On Nov. 2, 2020, the Supreme Court of the United States will begin its November sitting. All arguments during its November and December sittings will be conducted via teleconference with live audio. The court made the decision to hold proceedings this way in accordance with public health guidance in response to COVID-19.Read More
Representative Steve Cohen (D-TN) and other Democrats have accused White House Press Secretary Kayleigh McEnany of violating the HATCH Act. Cohen retweeted an article from The New York Times that accused McEnany of breaking the law.
“Kayleigh McEnany’s violations of the #HatchAct would be a scandal in any other administration,” wrote Cohen. “Grifters and miscreants. Utterly appalling. #CultureOfCorruption”
Still fighting off the tail-end of the Great Depression, Americans gave President Franklin Delano Roosevelt a landslide victory over Republican challenger Alf Landon in 1936. Roosevelt, keen to see his New Deal legislation brought to fruition, was frustrated again and again by the Supreme Court.Read More
The Supreme Court on Wednesday said it would not grant a quick, pre-election review to a new Republican appeal to exclude absentee ballots received after Election Day in the presidential battleground state of Pennsylvania, although it remained unclear whether those ballots will ultimately be counted.
The court’s order left open the possibility that the justices could take up and decide after the election whether a three-day extension to receive and count absentee ballots ordered by Pennsylvania’s high court was proper.Read More
The U.S. Senate has confirmed Justice Amy Coney Barrett to the U.S. Supreme Court by a vote of 52 to 48, creating a new 6 to 3 majority of Republican-appointed justices on the nation’s highest court—and the Democratic Party is in an absolute panic over the outcome.
Almost as soon as Ruth Bader Ginsburg passed away, Democrats were already threatening to abolish the filibuster in order to amend the Judiciary Act of 1869 and pack the Supreme Court — increasing the threshold way beyond the current nine justices set by law.Read More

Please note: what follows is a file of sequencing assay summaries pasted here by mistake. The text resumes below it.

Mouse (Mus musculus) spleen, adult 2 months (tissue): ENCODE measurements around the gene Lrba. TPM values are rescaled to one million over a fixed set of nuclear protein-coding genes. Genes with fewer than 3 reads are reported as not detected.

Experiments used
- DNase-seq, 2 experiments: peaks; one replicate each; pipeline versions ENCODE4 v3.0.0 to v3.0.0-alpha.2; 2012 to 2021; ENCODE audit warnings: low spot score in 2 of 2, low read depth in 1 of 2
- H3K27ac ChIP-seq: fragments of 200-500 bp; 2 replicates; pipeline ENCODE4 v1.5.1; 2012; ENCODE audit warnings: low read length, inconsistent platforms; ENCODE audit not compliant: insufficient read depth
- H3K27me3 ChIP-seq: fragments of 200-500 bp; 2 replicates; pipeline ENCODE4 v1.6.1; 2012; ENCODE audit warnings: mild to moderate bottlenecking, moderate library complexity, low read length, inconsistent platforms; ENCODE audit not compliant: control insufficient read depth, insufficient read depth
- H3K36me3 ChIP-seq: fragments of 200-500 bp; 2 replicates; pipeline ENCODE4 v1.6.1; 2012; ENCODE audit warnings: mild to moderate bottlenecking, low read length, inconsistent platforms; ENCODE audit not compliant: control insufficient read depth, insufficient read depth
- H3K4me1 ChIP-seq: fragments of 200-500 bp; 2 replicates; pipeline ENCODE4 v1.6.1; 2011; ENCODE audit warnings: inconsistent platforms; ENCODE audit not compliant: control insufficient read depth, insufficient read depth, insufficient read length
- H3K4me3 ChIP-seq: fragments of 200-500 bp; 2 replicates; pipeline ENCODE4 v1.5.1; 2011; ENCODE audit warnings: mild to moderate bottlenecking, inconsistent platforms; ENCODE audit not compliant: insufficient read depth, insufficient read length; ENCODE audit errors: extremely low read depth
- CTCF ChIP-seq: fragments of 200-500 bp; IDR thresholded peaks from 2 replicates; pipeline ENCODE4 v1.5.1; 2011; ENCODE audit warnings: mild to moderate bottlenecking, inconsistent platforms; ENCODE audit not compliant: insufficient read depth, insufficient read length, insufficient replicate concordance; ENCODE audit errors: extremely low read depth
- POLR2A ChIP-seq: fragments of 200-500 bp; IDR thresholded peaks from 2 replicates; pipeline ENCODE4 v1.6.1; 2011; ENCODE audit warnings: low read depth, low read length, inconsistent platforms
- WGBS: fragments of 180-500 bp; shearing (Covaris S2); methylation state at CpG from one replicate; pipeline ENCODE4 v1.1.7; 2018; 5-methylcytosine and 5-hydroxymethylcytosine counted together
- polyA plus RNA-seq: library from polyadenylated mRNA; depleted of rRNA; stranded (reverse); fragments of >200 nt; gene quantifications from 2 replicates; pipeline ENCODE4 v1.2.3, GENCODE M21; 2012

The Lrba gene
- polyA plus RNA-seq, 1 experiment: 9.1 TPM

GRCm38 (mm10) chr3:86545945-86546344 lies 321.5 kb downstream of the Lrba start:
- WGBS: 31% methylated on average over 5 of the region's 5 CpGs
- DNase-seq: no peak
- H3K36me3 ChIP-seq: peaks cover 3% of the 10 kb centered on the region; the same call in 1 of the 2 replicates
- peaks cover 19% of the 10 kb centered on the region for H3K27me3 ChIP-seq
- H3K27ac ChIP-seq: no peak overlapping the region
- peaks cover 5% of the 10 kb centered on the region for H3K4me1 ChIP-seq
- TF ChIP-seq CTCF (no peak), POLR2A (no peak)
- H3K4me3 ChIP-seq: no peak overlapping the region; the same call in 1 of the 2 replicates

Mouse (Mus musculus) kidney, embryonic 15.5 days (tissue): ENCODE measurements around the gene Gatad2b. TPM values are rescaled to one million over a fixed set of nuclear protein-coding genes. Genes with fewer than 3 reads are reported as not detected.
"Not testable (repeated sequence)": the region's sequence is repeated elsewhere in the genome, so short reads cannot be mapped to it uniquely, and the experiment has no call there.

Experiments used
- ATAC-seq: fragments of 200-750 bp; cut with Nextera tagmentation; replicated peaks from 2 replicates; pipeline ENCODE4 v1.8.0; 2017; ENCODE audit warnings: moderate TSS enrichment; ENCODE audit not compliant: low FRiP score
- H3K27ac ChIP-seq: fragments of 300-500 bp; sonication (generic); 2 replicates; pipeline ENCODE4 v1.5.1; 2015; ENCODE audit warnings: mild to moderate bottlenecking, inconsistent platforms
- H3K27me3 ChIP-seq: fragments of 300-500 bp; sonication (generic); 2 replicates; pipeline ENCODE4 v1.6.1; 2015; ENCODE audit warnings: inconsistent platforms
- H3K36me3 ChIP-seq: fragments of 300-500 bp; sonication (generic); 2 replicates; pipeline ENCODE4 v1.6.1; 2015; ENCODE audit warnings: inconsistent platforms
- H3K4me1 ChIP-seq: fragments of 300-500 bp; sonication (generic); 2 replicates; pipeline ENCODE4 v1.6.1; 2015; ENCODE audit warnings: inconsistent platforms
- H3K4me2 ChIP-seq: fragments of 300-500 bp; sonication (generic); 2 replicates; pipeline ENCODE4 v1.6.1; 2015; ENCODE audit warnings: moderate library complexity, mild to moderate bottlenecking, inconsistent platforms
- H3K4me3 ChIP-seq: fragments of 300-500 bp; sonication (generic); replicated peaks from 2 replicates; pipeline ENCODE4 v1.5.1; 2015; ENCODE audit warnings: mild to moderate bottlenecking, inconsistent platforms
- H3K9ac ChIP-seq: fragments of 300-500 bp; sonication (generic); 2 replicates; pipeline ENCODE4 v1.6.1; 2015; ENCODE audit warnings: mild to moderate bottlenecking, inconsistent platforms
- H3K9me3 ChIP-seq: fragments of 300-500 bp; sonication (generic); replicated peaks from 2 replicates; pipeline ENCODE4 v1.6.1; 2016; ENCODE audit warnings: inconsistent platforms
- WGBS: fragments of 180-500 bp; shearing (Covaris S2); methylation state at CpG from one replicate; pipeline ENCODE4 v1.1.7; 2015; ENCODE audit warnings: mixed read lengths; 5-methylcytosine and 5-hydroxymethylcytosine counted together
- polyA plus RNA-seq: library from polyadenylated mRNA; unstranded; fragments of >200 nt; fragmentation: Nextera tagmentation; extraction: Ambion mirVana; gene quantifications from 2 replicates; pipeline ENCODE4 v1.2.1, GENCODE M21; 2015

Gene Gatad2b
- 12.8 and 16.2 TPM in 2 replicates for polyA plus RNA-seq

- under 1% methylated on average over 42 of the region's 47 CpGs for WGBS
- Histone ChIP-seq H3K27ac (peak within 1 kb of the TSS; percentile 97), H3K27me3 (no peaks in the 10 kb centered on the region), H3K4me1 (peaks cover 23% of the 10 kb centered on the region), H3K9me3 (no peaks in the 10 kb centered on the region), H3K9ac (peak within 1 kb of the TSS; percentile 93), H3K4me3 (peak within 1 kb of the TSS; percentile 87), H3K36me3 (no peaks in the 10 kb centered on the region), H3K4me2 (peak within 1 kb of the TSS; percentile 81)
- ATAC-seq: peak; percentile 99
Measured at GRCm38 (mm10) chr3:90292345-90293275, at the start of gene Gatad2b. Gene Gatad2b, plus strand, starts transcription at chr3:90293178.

The Supreme Court upheld a lower court ruling Monday night in a 5-3 vote, prohibiting the State of Wisconsin from counting mail-in ballots that arrive days after the election.
Voting rights groups, state and national Democratic parties and the League of Women voters sought to extend ballot counting in Wisconsin, according to NBC News. They argued that the coronavirus pandemic presents challenges to voters who wish to vote by mail, but the Supreme Court ruled that citizens have plenty of options if they wish to vote.Read More
The Kappa Delta sorority deleted and apologized for a congratulatory message for Amy Coney Barrett, who was a member of the sorority during her time at Rhodes College.
The sorority tweeted an image of a statement, saying “KD alumna Amy Coney Barrett was nominated to serve on the Supreme Court. While we do not take a stand on political appointments, we recognize Judge Coney Barrett’s significant accomplishment. We acknowledge our members have a variety of views and a right to their own beliefs.”Read More
The U.S. Senate confirmed Amy Coney Barrett to be an associate justice on the nation’s highest court Monday.
Barrett fills the vacancy of the late Supreme Court Justice Ruth Bader Ginsburg, who died in September at the age of 87 from complications of metastatic pancreatic cancer.Read More
Senate Republicans voted overwhelmingly Sunday to advance Supreme Court nominee Amy Coney Barrett toward final confirmation despite Democratic objections, just over a week before the presidential election.
Barrett’s confirmation on Monday was hardly in doubt, with majority Republicans mostly united in support behind President Donald Trump’s pick. But Democrats were poised to keep the Senate in session into the night in attempts to stall, arguing that the Nov. 3 election winner should choose the nominee to fill the vacancy left by the late Justice Ruth Bader Ginsburg.Read More
The Senate Judiciary Committee on Thursday voted to advance U.S. Supreme Court nominee Amy Coney Barrett to the full Senate.
The vote was 12-0, with all 10 Democratic members of the committee choosing to boycott the vote.Read More
Nearly two in three voters say they oppose 2020 Democratic presidential candidate Joe Biden adding more Supreme Court justices if he is elected, according to a poll exclusively obtained by the Daily Caller News Foundation.
The Marist poll, sponsored by the pro-life Susan B. Anthony List, found that 61% of voters oppose Biden packing the court. This number includes 63% of Independents and 31% of Democrats.Read More